What is Hypothermia?
When a person starts losing heat, their body undergoes certain changes to avoid shutting down its internal processes. For example, many skiers and mountain men fall victim to hypothermia, for their protective equipment did not pride the adequate heating. Loss of internal heat usually occurs when temperature from the outside affects the temperature of the body; and going by how much it affects it we can distinguish 3 different levels of hypothermia.
- Mild Hypothermia – is when the body’s eternal temperature drops to 31 – 35ºC
- Moderate Hypothermia – when the core temperature drops below 28 – 31ºC
- Severe Hypothermia – internal temperature drops below 28ºC.
Different individuals can experience these levels on varying temperatures. People with more body fat percentage can retain more heat, where as a person with low-body fat percentage will lose heat rapidly. In some cases loss of appendages and organ failure are real possibilities.
Signs and Symptoms of Hypothermia
- Mild to severe shivering (The first indicator that a person is cold).
- Brain Fog
- Slurred and/or confused speech.
- Impaired motor function
- General fatigue, memory loss and indifference
- Mild/Moderate Hypothermia – pale skin
These are of course preliminary indicators that the body is rapidly losing its heat! Severe cases of hypothermia may include:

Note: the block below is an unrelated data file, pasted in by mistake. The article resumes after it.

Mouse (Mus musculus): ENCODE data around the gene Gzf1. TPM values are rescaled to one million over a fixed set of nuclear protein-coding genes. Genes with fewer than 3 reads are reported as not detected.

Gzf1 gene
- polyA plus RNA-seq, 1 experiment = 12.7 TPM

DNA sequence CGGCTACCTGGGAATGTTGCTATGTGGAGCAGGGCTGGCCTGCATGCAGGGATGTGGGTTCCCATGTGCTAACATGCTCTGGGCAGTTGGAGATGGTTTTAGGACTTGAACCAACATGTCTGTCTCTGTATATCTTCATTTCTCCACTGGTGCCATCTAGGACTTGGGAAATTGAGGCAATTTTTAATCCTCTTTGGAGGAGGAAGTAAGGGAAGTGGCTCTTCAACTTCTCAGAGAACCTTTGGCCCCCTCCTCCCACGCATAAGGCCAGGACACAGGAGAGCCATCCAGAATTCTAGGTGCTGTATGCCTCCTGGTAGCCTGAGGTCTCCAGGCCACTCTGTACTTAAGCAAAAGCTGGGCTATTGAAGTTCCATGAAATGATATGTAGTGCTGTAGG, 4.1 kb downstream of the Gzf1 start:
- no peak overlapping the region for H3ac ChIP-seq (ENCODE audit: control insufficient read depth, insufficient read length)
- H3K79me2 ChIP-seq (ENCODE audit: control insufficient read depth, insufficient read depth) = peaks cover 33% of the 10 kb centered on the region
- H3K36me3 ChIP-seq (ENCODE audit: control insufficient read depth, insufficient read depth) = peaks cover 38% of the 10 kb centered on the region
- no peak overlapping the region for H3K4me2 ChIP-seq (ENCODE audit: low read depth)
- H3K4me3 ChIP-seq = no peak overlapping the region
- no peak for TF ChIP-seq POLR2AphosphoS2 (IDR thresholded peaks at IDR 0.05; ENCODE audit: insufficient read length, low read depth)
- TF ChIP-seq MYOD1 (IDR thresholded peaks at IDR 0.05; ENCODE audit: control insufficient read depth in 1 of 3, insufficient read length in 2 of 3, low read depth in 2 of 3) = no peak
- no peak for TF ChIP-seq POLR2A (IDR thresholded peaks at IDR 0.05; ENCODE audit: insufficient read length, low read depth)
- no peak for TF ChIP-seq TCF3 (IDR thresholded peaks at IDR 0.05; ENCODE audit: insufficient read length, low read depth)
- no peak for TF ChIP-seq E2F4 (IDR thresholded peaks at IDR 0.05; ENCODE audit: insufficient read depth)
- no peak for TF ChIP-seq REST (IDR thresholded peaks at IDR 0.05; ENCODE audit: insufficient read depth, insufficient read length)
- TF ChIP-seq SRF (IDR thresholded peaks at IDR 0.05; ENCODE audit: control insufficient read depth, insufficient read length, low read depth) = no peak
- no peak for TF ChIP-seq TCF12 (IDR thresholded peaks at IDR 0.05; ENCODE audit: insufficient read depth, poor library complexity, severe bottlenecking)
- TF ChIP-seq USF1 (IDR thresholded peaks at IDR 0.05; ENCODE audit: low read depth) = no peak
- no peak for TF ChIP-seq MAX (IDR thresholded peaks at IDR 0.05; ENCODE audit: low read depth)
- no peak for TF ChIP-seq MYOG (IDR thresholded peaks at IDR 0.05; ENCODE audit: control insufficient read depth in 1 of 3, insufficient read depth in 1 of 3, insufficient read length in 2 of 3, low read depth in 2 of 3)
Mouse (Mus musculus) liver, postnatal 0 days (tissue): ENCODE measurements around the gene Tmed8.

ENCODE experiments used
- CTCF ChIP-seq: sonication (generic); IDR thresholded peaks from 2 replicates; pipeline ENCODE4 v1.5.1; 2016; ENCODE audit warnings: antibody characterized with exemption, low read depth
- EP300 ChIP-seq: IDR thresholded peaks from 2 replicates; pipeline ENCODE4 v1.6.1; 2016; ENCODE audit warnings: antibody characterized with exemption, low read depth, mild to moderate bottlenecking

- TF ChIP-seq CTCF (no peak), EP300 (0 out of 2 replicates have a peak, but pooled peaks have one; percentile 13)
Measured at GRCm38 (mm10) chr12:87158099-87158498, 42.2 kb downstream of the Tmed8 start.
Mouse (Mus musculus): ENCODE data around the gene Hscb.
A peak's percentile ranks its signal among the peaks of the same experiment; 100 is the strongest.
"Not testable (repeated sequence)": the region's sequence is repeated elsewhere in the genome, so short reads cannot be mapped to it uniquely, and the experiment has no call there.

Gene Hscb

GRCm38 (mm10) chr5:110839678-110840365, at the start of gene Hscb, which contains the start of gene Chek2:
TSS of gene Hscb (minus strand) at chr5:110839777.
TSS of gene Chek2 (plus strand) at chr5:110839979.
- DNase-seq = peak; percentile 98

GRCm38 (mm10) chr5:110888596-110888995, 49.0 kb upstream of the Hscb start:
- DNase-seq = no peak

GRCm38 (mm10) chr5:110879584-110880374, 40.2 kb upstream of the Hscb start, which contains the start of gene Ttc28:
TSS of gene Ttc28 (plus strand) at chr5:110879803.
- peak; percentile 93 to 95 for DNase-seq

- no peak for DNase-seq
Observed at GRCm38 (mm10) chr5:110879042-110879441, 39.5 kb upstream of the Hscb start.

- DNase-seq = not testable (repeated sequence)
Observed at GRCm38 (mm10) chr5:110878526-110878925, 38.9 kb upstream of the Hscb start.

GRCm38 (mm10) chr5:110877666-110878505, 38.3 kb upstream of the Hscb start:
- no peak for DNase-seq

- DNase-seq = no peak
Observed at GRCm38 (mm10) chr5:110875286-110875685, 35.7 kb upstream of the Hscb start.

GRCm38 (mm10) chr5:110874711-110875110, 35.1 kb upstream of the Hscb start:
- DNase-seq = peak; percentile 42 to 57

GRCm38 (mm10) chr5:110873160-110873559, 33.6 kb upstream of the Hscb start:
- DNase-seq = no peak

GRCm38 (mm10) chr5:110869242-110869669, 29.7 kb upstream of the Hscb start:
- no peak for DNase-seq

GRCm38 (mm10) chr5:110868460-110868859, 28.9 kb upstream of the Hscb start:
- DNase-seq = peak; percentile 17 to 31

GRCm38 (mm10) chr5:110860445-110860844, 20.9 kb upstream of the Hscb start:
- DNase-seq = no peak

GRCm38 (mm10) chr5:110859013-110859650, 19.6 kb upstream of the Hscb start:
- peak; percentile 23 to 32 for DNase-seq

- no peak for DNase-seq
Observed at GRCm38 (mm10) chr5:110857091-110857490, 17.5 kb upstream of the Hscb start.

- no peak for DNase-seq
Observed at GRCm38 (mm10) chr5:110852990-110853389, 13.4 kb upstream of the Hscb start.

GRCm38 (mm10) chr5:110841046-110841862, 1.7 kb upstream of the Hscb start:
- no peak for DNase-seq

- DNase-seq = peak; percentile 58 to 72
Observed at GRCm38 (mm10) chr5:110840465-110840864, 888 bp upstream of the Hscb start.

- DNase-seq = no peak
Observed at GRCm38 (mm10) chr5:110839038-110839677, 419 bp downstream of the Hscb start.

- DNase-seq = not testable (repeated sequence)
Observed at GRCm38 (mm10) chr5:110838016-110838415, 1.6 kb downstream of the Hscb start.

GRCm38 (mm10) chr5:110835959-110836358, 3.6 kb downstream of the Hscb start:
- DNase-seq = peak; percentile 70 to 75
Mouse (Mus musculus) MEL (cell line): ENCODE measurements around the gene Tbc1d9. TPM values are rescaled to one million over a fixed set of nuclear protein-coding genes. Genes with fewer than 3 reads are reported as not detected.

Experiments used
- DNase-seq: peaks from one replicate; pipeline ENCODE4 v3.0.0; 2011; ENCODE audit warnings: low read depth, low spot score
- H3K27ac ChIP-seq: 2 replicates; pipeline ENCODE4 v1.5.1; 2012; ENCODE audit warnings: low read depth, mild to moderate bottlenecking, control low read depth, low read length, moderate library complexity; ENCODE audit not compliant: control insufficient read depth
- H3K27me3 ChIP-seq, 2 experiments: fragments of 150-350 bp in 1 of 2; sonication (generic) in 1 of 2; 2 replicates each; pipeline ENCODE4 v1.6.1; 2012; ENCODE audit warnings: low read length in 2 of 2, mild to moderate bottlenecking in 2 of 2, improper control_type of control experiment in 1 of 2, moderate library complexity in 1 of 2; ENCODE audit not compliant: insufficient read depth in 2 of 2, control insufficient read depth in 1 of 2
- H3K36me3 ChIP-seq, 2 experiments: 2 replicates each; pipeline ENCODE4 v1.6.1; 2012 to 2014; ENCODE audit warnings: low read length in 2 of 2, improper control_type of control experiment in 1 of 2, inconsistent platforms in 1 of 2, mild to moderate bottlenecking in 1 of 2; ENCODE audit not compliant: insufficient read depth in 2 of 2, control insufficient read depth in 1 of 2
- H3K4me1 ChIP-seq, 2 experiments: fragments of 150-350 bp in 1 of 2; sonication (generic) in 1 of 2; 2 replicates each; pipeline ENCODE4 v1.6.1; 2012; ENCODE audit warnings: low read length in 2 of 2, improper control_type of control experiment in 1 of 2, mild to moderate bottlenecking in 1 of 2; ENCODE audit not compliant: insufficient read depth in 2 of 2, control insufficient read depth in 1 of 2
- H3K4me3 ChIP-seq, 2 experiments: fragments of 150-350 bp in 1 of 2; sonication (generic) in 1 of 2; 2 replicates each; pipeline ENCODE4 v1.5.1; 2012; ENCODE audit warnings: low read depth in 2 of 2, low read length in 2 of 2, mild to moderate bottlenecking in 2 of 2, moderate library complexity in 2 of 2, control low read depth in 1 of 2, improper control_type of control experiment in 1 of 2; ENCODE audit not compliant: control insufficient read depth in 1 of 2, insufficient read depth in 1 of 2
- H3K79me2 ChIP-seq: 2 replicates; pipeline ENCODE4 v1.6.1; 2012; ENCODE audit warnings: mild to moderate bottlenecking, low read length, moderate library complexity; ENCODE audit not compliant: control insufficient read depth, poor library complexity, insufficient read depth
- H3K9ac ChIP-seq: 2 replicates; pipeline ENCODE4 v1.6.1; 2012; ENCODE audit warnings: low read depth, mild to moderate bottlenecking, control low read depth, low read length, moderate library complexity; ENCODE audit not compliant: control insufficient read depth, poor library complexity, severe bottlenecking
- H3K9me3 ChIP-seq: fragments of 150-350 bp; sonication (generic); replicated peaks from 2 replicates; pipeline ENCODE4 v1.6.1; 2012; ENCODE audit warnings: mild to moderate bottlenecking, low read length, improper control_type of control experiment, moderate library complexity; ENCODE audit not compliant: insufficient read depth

- No shivering (The body is giving up the fight)
- Blue skin (starting from the lower appendages)
- Kidney Failure
Some people might not recognize they have hypothermia due to a mental illness, or consumption of drugs or alcohol. Malnutrition can also attribute to faster hypothermia onset (a big part of the energy created by digesting food goes to keeping the body warm).
Treatment of Hypothermia
There is only one way to treat hypothermia. Start by placing the person in a warm and draft free environment. Be very careful not to place a person suffering from hypothermia near a direct heat source. Start by stripping the person naked if needed; taking off wet clothing, shoes, coat etc. Warm the person gradually using a blanket or a number of blankets. Tend to any frost-bite wounds as soon as you notice them. Try to give the patient some warm liquids – coffee and soda should be avoided for they drain heat form the body. Measure the heat using a thermometer to determine when the person is warm enough. Also it is very important not to use warm water (as if you would thaw a frozen chicken leg).
If a person is in critical condition, be sure to call the proper authorities. Some cases of hypothermia are irreversible, some are treatable. A medical expert must have a say one way or the other, but if you know CPR don’t be afraid to apply its principles. Hypothermia is sometimes mistaken for death; meaning a CPR practitioner should continue resuscitation procedures even if no sign of breathing or brain activity are visible.
Hypothermia is preventable by dressing up in proper clothing. If you frequent the mountains, it is a good idea to carry a signal rocket, a GPS and always have someone who knows where you are. Even if there is a mountain patrol nearby, being buried under an avalanche for example, almost always results in tragic outcomes if the victim is not well prepared. So being mindful of the climate and having all the necessary tools and equipment is crucial for preventing hypothermia.
Today’s Guest Author: Rose Finchley loves to write about health and health problems. She works for http://www.qualitycleaninglondon.co.uk/cleaning-services-sw8-vauxhall/ and in the same time she is studying to be a nurse.